GCC Summit News

Right now I’m at the GCC Steering Committee Q&A panel at the summit.  There’s a new draft out of the GCC runtime license (used by libgcc, libgcj, etc).  The latest text allows for the development of GCC plugins — folks are already talking about review of the patch and how soon it can be merged (answer: after the license is finalized).

This is great stuff!

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  • Actually plugins are allowed under the current license. The new draft is an attempt to say that you get the exception to the GPL that allows you to use libgcc, libstdc++ etc with proprietary software as before, unless you’ve used non-GPL-compatible software to do transformations on gcc internal representations to produce the code.

    That is, if you use plugins, either the plugins have GPL-compatible licensing or, if not, the special exception doesn’t apply and you’d have to make the whole app free. This has been negotiated over a number of months to satisfy RMS’s concerns that plugins could result in proprietary optimization passes “freeloading” off of GCC.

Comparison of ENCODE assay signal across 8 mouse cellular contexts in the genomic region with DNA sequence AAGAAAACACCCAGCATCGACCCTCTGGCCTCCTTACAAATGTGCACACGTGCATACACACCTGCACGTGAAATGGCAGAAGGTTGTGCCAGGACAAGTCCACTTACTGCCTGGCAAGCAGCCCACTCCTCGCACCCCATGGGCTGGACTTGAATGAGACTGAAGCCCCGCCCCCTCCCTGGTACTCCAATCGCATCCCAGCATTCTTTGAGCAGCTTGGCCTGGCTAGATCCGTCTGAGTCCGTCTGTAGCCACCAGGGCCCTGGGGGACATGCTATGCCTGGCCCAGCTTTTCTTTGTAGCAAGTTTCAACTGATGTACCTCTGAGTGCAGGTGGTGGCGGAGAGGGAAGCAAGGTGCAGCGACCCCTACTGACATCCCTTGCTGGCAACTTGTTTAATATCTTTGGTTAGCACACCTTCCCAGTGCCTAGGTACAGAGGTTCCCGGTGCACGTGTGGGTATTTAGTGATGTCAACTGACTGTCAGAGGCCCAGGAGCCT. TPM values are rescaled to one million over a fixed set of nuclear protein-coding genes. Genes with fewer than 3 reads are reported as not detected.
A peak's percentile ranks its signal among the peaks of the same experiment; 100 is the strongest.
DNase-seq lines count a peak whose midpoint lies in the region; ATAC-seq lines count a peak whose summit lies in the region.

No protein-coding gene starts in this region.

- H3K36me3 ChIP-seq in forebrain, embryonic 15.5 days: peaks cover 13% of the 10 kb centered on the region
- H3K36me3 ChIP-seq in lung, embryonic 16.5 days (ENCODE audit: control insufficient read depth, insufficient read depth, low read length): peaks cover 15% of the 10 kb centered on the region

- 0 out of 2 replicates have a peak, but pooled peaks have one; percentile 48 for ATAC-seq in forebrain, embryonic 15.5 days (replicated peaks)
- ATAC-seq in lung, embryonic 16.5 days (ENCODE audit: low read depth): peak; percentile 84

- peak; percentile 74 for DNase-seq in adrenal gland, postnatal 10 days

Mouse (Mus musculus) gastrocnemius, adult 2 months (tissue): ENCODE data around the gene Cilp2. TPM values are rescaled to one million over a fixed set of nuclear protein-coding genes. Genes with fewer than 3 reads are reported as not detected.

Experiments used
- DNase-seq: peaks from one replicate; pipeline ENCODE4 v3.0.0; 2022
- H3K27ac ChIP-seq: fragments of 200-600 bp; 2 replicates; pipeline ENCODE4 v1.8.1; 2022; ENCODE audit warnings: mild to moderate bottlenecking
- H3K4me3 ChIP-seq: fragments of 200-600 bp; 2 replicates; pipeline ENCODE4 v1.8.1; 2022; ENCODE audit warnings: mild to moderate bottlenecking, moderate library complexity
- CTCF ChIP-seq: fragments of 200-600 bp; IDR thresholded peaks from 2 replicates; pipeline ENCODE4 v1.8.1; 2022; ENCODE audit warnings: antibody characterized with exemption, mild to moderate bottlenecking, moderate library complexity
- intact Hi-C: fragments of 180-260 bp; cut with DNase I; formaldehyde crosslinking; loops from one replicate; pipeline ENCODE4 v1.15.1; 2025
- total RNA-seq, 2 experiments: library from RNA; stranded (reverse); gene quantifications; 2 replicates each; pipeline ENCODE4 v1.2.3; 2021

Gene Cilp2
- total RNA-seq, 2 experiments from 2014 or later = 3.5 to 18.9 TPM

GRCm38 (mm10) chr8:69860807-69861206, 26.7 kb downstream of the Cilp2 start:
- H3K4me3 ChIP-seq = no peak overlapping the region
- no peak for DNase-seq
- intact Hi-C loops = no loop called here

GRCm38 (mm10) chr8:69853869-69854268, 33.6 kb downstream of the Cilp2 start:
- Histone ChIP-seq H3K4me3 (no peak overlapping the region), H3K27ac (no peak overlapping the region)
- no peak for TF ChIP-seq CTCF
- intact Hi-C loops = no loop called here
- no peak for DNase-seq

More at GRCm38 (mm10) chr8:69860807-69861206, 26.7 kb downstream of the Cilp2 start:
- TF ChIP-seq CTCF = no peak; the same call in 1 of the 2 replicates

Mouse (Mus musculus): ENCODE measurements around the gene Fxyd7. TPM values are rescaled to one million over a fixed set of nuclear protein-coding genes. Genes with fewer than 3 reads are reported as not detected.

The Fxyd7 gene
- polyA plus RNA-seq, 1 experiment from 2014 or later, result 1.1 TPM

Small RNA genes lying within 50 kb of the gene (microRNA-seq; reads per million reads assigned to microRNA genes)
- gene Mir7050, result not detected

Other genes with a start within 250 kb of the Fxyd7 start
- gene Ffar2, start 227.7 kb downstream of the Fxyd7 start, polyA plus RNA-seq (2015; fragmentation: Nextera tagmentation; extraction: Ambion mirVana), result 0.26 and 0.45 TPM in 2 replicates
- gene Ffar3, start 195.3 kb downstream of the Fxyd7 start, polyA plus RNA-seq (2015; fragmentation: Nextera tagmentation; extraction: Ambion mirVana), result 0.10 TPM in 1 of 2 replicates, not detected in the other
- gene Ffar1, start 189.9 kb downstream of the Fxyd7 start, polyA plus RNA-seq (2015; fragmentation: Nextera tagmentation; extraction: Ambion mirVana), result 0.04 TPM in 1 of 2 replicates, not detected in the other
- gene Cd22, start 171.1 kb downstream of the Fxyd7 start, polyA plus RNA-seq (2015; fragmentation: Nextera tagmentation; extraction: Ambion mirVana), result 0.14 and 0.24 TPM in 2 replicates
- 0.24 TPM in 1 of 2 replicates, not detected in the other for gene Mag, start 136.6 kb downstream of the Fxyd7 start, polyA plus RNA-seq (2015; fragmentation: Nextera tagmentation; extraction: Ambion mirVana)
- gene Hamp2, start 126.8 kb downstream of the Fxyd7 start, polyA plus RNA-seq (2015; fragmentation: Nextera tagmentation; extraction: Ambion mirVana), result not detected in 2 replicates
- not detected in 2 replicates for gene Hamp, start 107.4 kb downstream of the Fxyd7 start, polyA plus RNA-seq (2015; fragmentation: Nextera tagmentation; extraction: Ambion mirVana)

There are some problems with the current draft: if you read it, it will appear that there are additional restrictions that weren’t there before other than the plugin issue, but all sides recognize that this is a problem that will be cleaned up. So anyone who saw a draft and freaked out: don’t panic.

  • Looks like a very cute solution to the plugin problem!

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